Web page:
You Are Not Your Brain Key Idea #8: Step 4

Although your deceptive messages will try to convince you otherwise, you need to change your beliefs about yourself  — not yourself — in order to rewire your brain for healthy, loving thinking.

Revaluing is the fourth and final step in reprogramming your brain, and it involves looking at situations from the wider perspective of your healthy and loving side, instead of from the limited, negative perspective of your deceptive brain messages.

Revaluing requires you to understand that you’ve been experiencing your life from the narrow point of view of the deceptive brain messages.

Take another of the authors’ clients, for example, whose life was controlled by her perfectionism until she learned how to revalue what she experienced. While challenging her flawed thoughts and refusing to give in to her impulses toward perfectionistic behavior, she began to notice how restricted her life had become. She noticed that constantly checking to see if she’d slipped up or upset someone had actually become a real obstacle in her life, as it often prevented her from taking action.

Essentially, revaluing is deciding to view your life with a positive, compassionate mindset.

Another important tenet of revaluing is to learn how to care for yourself so you can make decisions from a stable, loving place, rather than from fear, anger, sadness or other deceptive emotions.

The client above, for instance, learned to deal with her inhibiting perfectionism by asking herself what she would say to comfort a friend. Doing that helped her look at the situation from another person’s caring and compassionate perspective and to revalue the situation from that point of view.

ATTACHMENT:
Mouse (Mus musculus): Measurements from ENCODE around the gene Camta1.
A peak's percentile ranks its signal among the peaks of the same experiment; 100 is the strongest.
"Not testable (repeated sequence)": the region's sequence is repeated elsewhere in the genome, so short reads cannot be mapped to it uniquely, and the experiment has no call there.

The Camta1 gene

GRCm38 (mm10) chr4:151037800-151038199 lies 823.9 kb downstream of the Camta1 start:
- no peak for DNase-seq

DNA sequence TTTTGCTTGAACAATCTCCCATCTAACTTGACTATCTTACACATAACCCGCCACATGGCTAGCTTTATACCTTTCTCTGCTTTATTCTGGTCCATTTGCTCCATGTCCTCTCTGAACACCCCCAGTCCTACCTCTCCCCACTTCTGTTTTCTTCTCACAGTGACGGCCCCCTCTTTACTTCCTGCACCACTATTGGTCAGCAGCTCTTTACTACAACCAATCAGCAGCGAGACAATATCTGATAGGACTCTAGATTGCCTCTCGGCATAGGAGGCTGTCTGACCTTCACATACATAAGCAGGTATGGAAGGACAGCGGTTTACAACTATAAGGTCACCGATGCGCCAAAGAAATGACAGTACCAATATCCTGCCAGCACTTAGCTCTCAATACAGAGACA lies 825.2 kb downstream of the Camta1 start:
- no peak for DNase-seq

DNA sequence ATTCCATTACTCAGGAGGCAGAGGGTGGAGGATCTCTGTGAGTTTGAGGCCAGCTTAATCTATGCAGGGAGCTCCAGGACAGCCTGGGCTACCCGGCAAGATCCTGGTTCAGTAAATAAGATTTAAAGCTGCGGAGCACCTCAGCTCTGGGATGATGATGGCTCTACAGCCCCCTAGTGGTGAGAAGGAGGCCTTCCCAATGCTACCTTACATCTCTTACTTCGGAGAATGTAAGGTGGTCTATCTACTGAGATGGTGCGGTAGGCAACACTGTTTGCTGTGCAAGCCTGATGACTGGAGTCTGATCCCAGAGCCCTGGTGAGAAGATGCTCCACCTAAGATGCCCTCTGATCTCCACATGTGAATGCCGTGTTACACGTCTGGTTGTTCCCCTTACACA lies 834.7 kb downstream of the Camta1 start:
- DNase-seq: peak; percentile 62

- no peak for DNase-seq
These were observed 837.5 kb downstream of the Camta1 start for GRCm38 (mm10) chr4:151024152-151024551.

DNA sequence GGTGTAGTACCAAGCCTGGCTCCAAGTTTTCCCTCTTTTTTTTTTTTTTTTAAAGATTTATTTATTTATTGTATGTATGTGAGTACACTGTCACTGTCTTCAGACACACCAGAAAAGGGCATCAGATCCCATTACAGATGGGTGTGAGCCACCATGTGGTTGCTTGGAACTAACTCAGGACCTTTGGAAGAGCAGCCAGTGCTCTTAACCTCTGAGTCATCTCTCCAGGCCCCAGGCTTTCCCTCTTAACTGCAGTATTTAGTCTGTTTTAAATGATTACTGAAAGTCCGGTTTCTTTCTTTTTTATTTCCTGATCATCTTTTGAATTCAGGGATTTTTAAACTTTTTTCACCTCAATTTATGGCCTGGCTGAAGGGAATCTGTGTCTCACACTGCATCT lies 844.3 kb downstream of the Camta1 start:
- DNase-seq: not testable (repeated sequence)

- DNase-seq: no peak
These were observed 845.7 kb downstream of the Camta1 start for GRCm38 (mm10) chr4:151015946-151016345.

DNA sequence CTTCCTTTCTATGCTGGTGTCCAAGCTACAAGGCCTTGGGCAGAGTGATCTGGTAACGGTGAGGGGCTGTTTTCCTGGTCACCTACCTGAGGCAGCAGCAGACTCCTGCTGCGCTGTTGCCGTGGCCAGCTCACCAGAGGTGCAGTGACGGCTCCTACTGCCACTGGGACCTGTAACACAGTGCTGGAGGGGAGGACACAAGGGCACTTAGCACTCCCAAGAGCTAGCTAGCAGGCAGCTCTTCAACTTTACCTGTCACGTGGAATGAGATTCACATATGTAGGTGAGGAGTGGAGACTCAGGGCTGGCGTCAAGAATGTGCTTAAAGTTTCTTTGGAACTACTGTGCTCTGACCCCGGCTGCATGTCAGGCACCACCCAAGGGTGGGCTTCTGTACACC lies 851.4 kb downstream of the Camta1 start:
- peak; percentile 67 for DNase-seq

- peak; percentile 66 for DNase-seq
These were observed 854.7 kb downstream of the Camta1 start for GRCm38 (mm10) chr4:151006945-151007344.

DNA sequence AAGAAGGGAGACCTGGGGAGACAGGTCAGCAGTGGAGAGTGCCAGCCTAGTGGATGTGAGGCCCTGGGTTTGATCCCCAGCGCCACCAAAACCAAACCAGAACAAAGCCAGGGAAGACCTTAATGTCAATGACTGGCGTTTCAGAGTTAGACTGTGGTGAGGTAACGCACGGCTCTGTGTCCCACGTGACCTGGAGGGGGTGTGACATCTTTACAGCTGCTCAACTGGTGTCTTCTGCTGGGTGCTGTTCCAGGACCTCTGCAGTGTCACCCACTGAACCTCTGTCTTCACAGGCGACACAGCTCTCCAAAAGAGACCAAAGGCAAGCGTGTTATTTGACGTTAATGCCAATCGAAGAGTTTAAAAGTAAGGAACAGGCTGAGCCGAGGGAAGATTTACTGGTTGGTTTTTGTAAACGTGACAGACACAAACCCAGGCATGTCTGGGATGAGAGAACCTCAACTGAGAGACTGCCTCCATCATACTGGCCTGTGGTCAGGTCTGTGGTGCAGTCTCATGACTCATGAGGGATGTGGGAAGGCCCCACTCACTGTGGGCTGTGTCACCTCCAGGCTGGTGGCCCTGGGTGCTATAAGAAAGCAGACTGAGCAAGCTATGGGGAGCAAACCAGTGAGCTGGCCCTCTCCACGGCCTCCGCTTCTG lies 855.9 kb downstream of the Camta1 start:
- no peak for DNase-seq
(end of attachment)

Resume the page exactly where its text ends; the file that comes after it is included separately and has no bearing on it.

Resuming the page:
In Review: You Are Not Your Brain Book Summary

The key message in this book:

Your brain gives false, destructive messages, that trigger detrimental patterns and habits. But you have the ability to reshape this brain wiring. The Four Steps of relabeling, reframing, refocusing and revaluing allow you to break down the associations between unhealthy thoughts and habits.

Actionable advice:

The next time you feel the urge to procrastinate, go through the Four Steps.

(1) Relabel by saying what’s happening: e.g., “I’m having the urge to go on Facebook.”

(2) Reframe by reminding yourself why it’s troubling you: “Checking Facebook reduces my anxiety that I might not be able to complete the work I should be doing.”

(3) Refocus by doing something productive like beginning the easiest work task.

(4) Revalue by recognizing that this impulse to procrastinate is just a deceptive brain message, and needn’t be taken seriously.

Keep a notebook of healthy activities.

In order to work through the Four Steps effectively, why not keep a little book of healthy, productive or fun refocusing activities? This way, you’ll never be short of activities to distract you when a deceptive brain message pops up.

Suggested further reading: Brain Bugs by Dean Buonomano

Brain Bugs explores the inner workings of the human brain – both its incredible capabilities and its major flaws. Drawing on a wealth of examples and current research, the author illustrates how the brain’s many blind spots and weaknesses lead us to make foolish decisions, recall false memories, and fear the wrong things. He also offers a number of suggestions for managing our brain bugs.